SNWA’s $650 million budget.

“The success of this project stems from a well-qualified team fully buying into the partnering concepts of mutual respect; consideration of all ideas whether from owner, designer, or contractor; early collaboration between owner, designer, contractor, and all interested stakeholders; and quick collaborative solutions when issues arose,” the OCEA submission notes.

SNWA’s first two intake stations at the nation’s largest-capacity human-made reservoir use line-shaft vertical turbine pumps. Their size and depth pushed the limits of standard practice. The new station required a setting about 200 ft lower than the next-deepest station.

The well shafts, which are about 500 ft long, had to be sufficiently straight and on vertical alignment so the pumps would not contact the sides of the casings. A specially designed directional drill made pilot holes followed by two levels of rock reaming. The team’s special welding details maintained straight casings, and its procedures for grouting the casings in the shafts prevented movement or deflection. 

Connecting the station to the 180 in. diameter feed pipe of the 600 mgd water treatment plant had to be accomplished within two 72-hour shutdown periods to avoid disrupting Las Vegas’ water supply. The first shutdown provided a bypass; the second completed installation of the connection. 

Ever-conscious of sustainability in its desert environment, the SNWA had construction water pumped to the nearby raw water treatment plant. An on-site concrete batch plant reduced truck traffic through the Lake Mead National Recreation Area, and commercial power eliminated the need for temporary diesel generators. All underground excavated material was used on-site. 

The station can pump 900 mgd of water per day and can draw water even if Lake Mead reaches “dead pool”— the elevation at which Hoover Dam can no longer release water. Aesthetic measures such as color blending and berms mitigate the facility’s visual impact. 

The project attracted engineering peers, owners, and other interested parties to the site and will likely inspire future underground and water resource projects. The result is a “facility that is functionally and aesthetically designed for long-term operation with minimal distraction from the natural landscape and outdoor activities offered by the recreation area,” the submission reads. “This project benefits the community by providing its most precious resource: water.”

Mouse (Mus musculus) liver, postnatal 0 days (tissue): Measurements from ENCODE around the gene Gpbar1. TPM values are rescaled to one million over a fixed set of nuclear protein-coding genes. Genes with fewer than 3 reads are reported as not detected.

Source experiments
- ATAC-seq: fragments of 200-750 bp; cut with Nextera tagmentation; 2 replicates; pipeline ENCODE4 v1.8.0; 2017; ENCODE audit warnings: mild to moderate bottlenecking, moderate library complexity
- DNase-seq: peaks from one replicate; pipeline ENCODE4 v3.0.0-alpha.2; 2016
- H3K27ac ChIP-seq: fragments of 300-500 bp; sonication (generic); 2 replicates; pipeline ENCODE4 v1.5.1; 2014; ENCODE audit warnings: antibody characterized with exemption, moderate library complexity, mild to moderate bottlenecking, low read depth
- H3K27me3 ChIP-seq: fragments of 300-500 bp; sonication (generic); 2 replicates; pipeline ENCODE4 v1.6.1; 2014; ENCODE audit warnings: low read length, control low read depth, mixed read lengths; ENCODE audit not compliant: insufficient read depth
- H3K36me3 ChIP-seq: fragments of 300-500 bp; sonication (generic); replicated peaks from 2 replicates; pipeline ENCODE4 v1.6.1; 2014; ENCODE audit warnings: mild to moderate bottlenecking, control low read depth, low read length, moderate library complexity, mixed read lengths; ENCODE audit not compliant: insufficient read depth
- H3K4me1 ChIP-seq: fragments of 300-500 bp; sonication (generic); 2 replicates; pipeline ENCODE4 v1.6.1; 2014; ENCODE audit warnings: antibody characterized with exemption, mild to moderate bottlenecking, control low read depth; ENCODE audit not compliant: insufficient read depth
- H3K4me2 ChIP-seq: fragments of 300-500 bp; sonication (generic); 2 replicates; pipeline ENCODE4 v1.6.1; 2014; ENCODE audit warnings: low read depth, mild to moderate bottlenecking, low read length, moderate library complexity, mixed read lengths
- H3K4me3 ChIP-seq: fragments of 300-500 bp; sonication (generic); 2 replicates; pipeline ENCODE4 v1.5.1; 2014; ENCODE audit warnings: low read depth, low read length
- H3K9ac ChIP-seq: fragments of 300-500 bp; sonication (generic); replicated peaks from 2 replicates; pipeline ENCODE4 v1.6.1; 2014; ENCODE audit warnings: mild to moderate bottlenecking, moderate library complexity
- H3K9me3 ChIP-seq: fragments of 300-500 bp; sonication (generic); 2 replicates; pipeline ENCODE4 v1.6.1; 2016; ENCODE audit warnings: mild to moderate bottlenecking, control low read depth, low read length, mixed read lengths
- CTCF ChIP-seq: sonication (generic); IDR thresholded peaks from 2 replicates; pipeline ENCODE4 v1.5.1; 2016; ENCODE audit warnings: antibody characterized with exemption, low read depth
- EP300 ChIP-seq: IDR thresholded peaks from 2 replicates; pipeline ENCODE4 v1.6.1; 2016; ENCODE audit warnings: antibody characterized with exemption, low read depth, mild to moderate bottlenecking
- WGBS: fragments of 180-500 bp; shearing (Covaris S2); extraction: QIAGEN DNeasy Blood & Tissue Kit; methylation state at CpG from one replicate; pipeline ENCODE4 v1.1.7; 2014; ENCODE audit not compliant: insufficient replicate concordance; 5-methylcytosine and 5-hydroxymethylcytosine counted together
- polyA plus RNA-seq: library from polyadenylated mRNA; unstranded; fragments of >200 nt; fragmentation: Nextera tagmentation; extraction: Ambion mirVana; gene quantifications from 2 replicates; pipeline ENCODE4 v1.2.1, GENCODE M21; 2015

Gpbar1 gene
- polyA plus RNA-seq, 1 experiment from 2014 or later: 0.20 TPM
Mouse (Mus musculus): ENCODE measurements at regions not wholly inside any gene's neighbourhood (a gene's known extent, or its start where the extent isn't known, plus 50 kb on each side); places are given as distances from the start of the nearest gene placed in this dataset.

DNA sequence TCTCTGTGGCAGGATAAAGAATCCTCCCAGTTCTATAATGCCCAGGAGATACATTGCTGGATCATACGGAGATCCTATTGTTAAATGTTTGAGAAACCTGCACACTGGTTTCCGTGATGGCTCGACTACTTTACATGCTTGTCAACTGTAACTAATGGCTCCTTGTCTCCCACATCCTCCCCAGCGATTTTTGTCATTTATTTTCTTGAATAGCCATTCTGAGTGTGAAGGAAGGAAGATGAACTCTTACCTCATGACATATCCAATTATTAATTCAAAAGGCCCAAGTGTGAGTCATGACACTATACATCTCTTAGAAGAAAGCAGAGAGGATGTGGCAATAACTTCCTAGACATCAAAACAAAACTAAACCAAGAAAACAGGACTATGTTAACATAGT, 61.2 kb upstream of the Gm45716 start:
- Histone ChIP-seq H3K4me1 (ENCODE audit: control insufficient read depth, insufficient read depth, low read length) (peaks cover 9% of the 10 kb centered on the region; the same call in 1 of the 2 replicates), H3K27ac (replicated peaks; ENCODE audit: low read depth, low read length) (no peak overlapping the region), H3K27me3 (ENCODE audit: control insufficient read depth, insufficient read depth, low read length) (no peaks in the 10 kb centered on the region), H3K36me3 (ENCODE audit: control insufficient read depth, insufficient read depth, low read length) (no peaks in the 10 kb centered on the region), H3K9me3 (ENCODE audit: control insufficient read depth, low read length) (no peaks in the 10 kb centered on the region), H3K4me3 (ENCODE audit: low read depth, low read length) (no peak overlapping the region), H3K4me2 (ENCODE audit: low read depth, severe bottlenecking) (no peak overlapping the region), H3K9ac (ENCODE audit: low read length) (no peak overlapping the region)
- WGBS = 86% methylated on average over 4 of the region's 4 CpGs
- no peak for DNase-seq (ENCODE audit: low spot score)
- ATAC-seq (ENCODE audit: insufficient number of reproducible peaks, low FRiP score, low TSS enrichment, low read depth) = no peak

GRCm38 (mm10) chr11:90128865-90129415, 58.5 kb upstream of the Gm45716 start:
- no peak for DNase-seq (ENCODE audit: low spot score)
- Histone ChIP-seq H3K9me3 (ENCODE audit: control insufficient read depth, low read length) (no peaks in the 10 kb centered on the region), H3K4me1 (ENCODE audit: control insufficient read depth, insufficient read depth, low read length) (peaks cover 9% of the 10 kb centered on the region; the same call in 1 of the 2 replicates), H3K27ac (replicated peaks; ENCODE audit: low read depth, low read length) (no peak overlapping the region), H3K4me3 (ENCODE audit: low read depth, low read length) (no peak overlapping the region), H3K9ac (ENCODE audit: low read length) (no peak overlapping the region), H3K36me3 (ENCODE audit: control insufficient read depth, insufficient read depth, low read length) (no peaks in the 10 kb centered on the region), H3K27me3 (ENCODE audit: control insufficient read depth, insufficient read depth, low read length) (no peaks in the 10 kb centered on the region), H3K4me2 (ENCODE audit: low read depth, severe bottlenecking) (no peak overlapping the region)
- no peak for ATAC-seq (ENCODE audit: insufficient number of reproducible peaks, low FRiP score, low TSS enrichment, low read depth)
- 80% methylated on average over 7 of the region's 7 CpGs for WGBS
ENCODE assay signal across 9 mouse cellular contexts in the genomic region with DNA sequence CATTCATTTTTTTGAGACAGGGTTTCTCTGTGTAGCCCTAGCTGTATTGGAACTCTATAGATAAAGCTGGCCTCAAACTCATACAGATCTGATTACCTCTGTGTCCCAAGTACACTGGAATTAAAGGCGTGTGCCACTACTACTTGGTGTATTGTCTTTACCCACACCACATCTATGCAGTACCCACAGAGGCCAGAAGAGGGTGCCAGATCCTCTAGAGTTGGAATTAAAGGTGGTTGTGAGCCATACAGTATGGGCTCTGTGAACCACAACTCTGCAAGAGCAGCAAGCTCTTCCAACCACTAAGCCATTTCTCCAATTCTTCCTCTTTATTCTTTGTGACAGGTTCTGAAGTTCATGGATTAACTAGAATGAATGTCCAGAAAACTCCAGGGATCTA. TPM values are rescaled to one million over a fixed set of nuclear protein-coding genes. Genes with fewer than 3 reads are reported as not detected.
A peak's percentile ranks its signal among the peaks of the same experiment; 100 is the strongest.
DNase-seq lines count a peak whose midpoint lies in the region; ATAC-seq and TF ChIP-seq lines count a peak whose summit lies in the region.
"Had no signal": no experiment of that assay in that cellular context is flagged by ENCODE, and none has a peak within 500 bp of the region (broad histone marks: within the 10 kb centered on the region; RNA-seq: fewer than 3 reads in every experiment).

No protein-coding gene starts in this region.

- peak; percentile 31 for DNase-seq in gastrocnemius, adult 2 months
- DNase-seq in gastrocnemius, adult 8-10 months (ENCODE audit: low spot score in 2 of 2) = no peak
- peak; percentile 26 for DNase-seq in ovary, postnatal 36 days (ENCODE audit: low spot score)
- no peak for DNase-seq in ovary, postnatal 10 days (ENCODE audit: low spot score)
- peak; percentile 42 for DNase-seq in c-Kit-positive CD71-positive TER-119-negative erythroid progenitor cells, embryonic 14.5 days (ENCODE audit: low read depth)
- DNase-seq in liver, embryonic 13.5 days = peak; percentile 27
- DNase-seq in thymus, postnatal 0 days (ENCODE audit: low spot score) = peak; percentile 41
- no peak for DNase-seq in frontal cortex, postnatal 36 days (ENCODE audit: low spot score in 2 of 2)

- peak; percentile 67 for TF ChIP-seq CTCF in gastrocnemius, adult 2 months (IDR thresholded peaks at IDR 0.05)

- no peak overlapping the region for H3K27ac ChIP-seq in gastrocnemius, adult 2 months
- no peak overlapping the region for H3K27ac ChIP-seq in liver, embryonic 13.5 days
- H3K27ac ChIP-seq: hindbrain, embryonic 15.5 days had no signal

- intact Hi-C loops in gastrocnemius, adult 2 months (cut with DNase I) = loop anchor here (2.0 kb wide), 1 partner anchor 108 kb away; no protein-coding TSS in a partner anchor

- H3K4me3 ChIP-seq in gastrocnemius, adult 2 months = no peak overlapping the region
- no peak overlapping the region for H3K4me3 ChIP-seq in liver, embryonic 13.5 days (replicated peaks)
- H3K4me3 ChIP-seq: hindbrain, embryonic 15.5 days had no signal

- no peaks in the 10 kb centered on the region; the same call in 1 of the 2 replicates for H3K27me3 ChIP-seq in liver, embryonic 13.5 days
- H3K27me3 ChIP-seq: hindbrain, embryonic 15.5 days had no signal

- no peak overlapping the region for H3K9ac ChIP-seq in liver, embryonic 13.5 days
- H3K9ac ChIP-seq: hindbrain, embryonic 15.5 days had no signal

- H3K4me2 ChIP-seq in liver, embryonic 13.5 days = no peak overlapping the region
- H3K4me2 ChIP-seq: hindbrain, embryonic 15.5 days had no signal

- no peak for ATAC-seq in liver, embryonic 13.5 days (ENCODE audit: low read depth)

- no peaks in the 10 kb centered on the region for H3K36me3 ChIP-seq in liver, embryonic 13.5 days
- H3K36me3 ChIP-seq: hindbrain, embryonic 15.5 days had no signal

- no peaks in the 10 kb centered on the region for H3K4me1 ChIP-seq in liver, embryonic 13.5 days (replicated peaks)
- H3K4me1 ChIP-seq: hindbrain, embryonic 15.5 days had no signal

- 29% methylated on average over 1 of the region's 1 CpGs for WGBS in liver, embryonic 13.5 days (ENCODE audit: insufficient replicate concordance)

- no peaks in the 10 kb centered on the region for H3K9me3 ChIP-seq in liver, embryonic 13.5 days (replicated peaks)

Governor Mario M. Cuomo Bridge

cable-stayed bridge over water with roads, trees, and cars
Each of the twin spans of the Governor Mario M. Cuomo Bridge features a 2,230 ft cable-stayed main section and 10 approach spans. (Photograph courtesy of the New York State Thruway Authority)

Replacing the Tappan Zee Bridge was a massive undertaking. For 62 years, the bridge crossed the Hudson River, connecting the New York counties of Rockland and Westchester. It was designed to carry up to 100,000 vehicles per day, but by the time of its retirement in 2017, it was handling an average of 140,000 vehicles per day.

Its replacement, the Governor Mario M. Cuomo Bridge, is a 3.1 mi state-of-the-art, twin-span bridge. Under landmark design-build legislation, the crossing was delivered via one of the nation’s largest single design-build transportation contracts. In addition to the enormous scale of the crossing, the team overcame poor foundation conditions. Among the creative solutions were long-span plate-girder approaches, precast and preassembled components, giant waterborne cranes, and simultaneous fabrication paths.

Impressively, the project was completed on time in June 2020 and met its $3.98 billion budget. With Ken Wright, P.E., as the engineer of record, the project earned bronze in ASCE’s Outstanding Civil Engineering Achievement awards.

The bridge’s parallel crossings each feature a 2,230 ft cable-stayed main span and 10 approach units. The bridge provides eight general traffic lanes, lanes for emergency vehicles and buses, extra-wide shoulders, and a shared-use path with six viewing platforms. Also featured: all-electronic toll collection facilities and two multistory buildings for structure maintenance and police operations. The design also allows for future dual-track rail service between the spans.

The foundation challenges included poor soils, large geotechnical variations, high seismicity, and ice loading. “Designers selected structure types with proven service life that minimized foundation demands. The design maximized span lengths, resulting in fewer foundations,” the OCEA submission says. “The team also used the highest-capacity friction piles ever used in deep clay soils.”

The structural health monitoring system is the largest and most complex of its kind in the country. It includes more than 300 sensors that provide real-time feedback about pier and pylon tilt, stay-cable dynamics and loading, steel and concrete temperatures, expansion joint movement, deformation and settlement, and reinforcement corrosion rates.